Take me out to the ball game

By Mark S. Price Contributing columnist

Before settling back into his seat in the second row, the tall young father made sure my cousin and I were positioned on either side of the nine-year-old with their soft drinks and tasty slices of pizza pie.

“Did we miss very much of the ballgame,” queried the lanky adolescent with raised eyebrows before biting into the crust of his warm pizza. “We hurried as fast as we could; and got our food in record time since there wasn’t a line.”

“The bases are loaded,” explained the homemaker as she gently bounced Quentin on her lap to keep him entertained. “Your brother David is on deck; and is about to step up to the plate for his turn at bat.”

“Looky there,” noted Miss Independence Day pointing toward the baseball field after taking a swig of her soda pop. “John is nearly halfway to home plate; but he better get back to third before that pitcher gets him out.”

Just after the words spilled out of the little firecracker’s mouth, her cousin bolted back toward the sandbag, sliding in head first, when the pitcher threw the ball over to the third baseman.

“Good grief,” mentioned the minister’s wife placing the back of her hand to her forehead while rolling her eyes. “I guess my little athlete has found yet another way to get dirt stains on his brand new clothes.”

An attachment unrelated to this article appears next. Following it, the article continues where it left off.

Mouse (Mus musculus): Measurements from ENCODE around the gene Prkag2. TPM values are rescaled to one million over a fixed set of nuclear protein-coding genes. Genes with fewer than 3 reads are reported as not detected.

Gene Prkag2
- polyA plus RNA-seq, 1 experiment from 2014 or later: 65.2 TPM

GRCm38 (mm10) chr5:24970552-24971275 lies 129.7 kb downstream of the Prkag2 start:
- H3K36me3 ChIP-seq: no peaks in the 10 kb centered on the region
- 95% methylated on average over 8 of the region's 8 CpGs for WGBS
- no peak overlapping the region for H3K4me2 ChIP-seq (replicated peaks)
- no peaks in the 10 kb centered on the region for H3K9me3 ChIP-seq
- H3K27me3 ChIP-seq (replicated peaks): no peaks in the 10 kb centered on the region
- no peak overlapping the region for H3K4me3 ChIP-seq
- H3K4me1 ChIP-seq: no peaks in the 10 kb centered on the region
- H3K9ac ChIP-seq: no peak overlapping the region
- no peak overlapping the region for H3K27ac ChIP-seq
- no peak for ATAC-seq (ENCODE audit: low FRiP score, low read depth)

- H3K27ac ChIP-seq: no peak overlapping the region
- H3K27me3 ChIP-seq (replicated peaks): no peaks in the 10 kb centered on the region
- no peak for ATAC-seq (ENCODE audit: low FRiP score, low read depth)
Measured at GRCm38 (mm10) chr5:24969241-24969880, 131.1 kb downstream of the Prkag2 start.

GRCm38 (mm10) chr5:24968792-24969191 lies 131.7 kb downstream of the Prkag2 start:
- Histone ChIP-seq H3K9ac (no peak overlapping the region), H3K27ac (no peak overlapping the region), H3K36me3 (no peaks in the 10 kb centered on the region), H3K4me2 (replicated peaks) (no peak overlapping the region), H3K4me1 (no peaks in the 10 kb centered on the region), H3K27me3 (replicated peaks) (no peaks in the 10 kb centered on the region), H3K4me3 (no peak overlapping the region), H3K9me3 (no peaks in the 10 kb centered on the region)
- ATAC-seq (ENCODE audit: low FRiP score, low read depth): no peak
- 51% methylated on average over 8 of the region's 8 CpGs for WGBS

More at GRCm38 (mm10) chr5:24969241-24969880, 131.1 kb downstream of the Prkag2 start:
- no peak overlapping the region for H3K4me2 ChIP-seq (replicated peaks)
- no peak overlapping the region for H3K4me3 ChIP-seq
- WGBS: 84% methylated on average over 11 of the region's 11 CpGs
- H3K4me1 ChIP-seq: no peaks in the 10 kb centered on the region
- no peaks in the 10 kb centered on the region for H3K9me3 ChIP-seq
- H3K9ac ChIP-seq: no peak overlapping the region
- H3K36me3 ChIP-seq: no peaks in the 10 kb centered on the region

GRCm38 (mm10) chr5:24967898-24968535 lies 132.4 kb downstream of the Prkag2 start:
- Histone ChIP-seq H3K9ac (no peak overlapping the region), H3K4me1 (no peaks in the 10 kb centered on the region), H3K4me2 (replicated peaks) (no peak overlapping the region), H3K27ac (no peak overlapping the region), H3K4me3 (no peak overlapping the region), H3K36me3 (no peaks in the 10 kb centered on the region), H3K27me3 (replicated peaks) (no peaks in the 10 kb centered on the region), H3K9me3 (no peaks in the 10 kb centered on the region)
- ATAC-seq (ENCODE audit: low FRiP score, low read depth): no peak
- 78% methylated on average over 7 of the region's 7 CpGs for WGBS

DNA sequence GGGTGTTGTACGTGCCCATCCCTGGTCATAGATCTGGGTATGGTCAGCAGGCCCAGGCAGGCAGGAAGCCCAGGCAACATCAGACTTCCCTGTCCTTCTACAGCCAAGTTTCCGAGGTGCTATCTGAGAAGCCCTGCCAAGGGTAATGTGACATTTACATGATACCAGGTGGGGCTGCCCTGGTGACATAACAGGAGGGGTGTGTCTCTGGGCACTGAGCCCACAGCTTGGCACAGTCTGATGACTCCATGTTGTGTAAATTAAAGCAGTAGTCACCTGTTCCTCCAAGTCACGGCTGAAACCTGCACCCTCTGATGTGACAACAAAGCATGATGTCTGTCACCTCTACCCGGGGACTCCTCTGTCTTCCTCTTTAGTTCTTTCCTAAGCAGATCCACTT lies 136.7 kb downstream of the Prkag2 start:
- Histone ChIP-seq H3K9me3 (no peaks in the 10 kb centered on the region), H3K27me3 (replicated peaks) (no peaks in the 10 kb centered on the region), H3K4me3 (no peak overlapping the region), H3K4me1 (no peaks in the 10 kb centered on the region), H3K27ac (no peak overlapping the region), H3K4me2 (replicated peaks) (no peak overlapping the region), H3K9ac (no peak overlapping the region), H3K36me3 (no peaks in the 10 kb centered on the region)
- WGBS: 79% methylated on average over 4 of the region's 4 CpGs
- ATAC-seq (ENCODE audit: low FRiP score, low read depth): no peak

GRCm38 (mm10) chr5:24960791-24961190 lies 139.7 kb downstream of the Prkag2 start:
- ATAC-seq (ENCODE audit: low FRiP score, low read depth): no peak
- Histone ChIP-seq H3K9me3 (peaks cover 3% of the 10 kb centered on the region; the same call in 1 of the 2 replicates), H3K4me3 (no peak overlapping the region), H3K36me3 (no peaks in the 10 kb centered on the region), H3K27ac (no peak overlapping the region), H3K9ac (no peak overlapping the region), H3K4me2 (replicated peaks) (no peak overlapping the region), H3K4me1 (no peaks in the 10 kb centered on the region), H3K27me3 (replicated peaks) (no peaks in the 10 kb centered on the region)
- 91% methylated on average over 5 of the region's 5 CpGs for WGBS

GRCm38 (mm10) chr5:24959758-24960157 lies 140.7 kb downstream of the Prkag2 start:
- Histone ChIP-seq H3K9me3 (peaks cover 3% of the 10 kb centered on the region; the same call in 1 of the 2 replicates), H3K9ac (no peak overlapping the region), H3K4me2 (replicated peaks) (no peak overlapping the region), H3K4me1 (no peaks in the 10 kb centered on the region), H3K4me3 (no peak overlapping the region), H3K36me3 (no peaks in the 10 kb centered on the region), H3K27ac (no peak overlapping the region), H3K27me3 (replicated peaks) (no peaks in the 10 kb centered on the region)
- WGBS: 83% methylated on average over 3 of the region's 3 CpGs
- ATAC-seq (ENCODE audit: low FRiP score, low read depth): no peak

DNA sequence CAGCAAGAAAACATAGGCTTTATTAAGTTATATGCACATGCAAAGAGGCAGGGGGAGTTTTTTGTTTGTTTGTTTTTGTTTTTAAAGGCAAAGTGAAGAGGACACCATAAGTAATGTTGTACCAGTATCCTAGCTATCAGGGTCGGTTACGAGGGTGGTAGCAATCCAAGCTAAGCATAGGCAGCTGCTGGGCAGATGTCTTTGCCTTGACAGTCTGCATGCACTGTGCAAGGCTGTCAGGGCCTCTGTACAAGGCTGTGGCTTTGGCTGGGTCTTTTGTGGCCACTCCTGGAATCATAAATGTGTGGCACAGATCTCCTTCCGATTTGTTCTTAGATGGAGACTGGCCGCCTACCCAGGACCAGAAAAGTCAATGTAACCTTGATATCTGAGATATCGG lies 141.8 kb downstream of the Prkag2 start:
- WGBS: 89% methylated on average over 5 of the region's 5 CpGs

“I’m going to have to buy another box of Tide to make sure I can keep that uniform clean,” she added chuckling at the thought of an overflowing laundry basket.

“The season has just begun,” replied the blue-eyed blonde as she leaned forward and patted her fellow baseball Mom on the back of the shoulder joining in on the laughter. “You better stock up on that laundry detergent because you’re going to need it.”

“With both of my older boys in little league last year, I went through two extra boxes of the soap powder,” she added while repositioning her bundle of joy.

When the brown-haired lad with straight bangs stepped up to the batter’s box, I yelled to my buddy as we waved to one another before he swung at a curve ball.

After getting a strike on the first pitch, the six-year-old lined up his bat with the plate to make sure if the ball went right down the middle that he would whack that ball right into the outfield.

As the wind-up began, the mid-town resident swallowed hard while tightening his grip on the bat with grit and determination to push the fear of getting another strike from his little body.

With the ball half way between the pitcher’s mound and home plate, the hazel-eyed shaver started his swing that he hoped would send the ball over the fences making it a grand slam home run.

As the circular object covered in cowhide crossed over home plate, the meat of the bat hit it head on splintering the wood into two pieces sending the baseball straight into center field.

When the first grader quickly dropped what was left of the splintered bat, the little shaver took off sprinting down the first baseline with the crowd cheering in response.

“Jeepers creepers,” exclaimed Paul as he stood to his feet before whistling through his fingers in his mouth. “I can’t believe my little brother actually hit the ball; and to top it off, he split the bat in half.”